Yesterday I posted on proposed new sentencing guidelines on breach of court orders and in particular breach occurring whilst an offender is under a suspended sentence order. My conclusion was that the greatly increased minutia of the sentencing structure has allowed sentencing per se to have become almost a tick box exercise, such a philosophy having supposedly been considered and rejected when Sentencing Guidelines was first published. With a lay bench of three magistrates there is always the possibility of a single voice suggesting a variation from the guidelines when there is sufficient reason to back up such a proposal. When a District Judge (MC) is presiding that option is removed. A recent development is for a single magistrate to sit alone in an office albeit with a legal advisor in simple matters which do not have a possible custodial outcome and are generally strict liability. My initial comment on that scenario is the difficulty that that J.P. might find if for whatever reason within lawful boundaries...
More than 1,000 Year 6 pupils visited Tynemouth Community Fire Station for an education with a difference last week. (Monday 17h October to Friday 21 October)
Now in its sixth year, 'Crucial Crew' aims to reduce serious injuries and deaths from all types of accidents, including fires, which is particularly relevant in the lead up to Bonfire Night.
The 10 and 11 year-old pupils also learned about the hazards they face in everyday life and what to do if an accident occurs.
Six 'real-life' scenarios that highlight potential dangers were set up in the community fire station and its grounds.
Tyne and Wear Fire and Rescue Service promoted bonfire and firework safety and discussed burns and scalds in an interactive and fun scenario.
The pupils learned about the consequences of such accidents and incidents and the impact they can have on themselves, the local environment and the fire and rescue service.
Street pastors also discussed with the children how...
Tyne and Wear Fire and Rescue Service staff who took part in a marathon bike ride to raise funds for the Sir Bobby Robson Foundation have been thanked in person by Sir Bobby's widow, Lady Elsie.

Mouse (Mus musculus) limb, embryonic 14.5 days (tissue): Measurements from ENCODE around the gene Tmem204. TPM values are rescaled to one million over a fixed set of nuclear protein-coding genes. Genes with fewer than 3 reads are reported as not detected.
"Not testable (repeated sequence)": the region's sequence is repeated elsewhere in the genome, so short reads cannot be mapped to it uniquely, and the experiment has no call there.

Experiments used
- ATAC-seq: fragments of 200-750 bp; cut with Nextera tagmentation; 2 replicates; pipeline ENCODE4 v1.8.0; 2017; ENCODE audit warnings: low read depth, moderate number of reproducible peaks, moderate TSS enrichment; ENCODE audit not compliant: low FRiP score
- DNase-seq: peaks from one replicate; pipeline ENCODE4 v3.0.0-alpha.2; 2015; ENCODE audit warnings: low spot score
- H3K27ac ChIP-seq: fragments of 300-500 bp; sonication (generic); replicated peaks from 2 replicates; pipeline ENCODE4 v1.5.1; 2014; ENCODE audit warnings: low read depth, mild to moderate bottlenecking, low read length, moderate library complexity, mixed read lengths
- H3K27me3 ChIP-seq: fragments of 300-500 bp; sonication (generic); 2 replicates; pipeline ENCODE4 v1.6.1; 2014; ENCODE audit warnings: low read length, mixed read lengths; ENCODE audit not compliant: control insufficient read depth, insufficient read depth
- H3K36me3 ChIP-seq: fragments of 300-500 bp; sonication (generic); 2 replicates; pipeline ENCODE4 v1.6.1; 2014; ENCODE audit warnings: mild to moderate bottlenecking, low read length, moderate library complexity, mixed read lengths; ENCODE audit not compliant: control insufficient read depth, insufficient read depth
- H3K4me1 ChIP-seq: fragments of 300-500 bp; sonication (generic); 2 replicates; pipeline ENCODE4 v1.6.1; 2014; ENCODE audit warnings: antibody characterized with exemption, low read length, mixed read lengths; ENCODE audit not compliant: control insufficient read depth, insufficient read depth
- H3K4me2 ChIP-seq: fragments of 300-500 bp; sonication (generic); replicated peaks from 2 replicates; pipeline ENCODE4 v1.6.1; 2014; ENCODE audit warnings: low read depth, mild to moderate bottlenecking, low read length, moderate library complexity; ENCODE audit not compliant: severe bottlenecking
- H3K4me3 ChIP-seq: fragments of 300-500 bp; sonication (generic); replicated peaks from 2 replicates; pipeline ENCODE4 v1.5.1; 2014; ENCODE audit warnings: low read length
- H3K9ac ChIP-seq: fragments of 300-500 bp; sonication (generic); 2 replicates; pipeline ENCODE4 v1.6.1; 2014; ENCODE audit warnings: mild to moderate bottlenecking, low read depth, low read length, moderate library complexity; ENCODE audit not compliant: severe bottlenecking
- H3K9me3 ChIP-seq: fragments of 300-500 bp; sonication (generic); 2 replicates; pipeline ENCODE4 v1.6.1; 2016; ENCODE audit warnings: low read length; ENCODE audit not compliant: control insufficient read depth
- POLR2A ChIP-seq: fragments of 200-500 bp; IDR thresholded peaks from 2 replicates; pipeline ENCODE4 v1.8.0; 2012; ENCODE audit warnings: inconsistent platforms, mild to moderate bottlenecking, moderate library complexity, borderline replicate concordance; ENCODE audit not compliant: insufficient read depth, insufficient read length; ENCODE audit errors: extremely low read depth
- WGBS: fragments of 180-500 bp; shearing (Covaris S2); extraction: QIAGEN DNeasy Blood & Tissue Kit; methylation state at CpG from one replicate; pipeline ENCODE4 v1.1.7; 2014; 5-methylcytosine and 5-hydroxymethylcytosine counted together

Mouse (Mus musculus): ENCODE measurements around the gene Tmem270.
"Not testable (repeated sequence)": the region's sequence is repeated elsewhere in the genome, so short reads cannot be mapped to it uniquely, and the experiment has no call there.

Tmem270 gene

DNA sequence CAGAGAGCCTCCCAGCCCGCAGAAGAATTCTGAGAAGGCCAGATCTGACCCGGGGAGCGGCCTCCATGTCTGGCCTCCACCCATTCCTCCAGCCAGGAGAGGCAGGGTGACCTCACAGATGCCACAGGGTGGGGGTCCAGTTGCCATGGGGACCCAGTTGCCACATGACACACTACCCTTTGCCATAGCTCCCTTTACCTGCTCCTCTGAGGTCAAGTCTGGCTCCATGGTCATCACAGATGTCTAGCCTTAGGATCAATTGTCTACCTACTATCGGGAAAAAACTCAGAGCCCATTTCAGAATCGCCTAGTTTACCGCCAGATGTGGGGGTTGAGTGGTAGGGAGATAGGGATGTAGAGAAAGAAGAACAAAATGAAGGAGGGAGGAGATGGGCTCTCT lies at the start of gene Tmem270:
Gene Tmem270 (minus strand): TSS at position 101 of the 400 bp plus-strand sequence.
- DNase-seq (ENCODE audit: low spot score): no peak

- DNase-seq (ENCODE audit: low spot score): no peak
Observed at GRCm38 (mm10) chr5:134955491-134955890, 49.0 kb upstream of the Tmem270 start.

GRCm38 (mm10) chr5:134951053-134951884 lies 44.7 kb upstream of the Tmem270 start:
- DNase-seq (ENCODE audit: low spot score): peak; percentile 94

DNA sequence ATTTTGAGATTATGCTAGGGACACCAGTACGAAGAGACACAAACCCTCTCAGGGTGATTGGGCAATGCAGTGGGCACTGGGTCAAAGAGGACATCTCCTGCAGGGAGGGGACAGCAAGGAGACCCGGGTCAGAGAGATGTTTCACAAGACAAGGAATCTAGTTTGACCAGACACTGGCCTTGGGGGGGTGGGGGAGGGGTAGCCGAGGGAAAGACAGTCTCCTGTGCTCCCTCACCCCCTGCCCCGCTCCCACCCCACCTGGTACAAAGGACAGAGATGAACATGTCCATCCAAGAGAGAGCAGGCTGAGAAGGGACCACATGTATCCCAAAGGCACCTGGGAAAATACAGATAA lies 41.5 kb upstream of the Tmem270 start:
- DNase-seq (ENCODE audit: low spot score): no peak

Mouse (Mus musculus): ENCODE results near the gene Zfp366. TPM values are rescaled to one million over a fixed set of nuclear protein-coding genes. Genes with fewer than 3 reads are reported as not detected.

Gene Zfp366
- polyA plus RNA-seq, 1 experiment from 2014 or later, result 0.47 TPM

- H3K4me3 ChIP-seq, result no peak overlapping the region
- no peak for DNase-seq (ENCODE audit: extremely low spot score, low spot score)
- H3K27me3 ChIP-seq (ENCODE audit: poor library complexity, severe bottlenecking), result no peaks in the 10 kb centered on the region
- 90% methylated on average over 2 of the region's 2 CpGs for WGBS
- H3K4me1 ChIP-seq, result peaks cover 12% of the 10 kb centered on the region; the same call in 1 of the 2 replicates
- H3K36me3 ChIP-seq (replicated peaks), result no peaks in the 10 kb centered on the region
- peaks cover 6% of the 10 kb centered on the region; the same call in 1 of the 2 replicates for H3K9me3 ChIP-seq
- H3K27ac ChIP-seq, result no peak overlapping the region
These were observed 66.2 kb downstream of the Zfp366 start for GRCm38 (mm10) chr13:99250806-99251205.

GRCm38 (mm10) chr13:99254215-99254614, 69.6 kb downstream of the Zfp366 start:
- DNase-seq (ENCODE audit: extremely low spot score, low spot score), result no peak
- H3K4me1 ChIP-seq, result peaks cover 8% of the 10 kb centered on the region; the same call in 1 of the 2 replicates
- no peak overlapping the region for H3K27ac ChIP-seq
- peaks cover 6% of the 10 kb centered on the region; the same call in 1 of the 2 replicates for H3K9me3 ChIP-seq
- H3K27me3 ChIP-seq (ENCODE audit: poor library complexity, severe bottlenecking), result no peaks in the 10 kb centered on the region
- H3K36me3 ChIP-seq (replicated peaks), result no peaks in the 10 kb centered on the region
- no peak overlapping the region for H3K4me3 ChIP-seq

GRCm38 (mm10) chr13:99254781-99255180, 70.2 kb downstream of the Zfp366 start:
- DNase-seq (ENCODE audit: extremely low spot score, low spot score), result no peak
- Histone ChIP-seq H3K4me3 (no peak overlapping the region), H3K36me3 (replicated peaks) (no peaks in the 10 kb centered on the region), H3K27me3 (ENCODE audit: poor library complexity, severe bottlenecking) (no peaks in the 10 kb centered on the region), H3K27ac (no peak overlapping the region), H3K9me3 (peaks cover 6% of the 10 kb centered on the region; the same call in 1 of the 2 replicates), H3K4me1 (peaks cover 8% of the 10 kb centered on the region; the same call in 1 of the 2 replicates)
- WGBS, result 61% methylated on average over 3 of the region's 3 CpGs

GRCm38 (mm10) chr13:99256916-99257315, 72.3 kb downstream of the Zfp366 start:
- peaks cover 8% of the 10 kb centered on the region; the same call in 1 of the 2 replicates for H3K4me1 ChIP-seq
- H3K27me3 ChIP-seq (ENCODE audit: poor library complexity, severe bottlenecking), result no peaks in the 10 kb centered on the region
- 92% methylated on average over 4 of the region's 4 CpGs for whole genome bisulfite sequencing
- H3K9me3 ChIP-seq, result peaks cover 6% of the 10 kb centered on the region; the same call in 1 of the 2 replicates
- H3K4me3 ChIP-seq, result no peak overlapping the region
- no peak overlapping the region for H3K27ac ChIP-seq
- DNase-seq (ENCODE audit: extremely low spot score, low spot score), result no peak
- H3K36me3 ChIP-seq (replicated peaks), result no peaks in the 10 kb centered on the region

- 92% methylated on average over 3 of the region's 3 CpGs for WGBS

A team of nine intrepid cyclists rode to all 17 fire stations in the Tyne and Wear area on 23 September, covering a distance of 92 miles in one day.
They raised £985 which has been shared between the foundation, in memory of late friend and colleague Control Firefighter Lee Hope, and the national Firefighters Charity. Lee died on 19 July 2016 aged just 33.
Lee, whose older brother Scott works within Tyne and Wear Fire and Rescue, died just 13 weeks after being diagnosed with an aggressive form of cancer.
Lady Elsie said: “Lee obviously meant a great deal to his colleagues in the fire and rescue service, and it's touching that they're so keen to help raise funds in his memory.
“We're grateful for everything they've already done and I know Lee's brother, Scott, has further plans to help. ...
The latest Government statistics show that only 35% of people in the UK are following Government’s latest advice to use strong passwords made up of three random words.
According to the newly formed National Cyber Security Centre (NCSC), a part of GCHQ, one the most important actions people can take to protect themselves from cybercrime is by having a strong password.
Cybercrime is a growing issue, according to figures from the Office of National Statistics an estimated 2 million cybercrime offences were committed in 2015 and it cost the UK £11 billion last year.
A weak password can allow hackers to use email to gain access to all your personal accounts, leaving you vulnerable to identity theft or fraud.
The Government’s cyber security campaign, Cyber Aware, is urging people and businesses across the UK to #ThinkRandom when it comes to creating strong passwords.
Using three random words
Using three random words to create a strong password, is the latest advice the NCSC. Numbers and symbols can...
I sat in my crumbling courthouse a couple of months ago, having edged past the permanently-stuck gate on the justices' car park, and made my way up the nearly-new lift to the assembly room. It is a handsome room, built in 1907 but has sadly not seen a lick of paint in the last decade-and-a-half and more.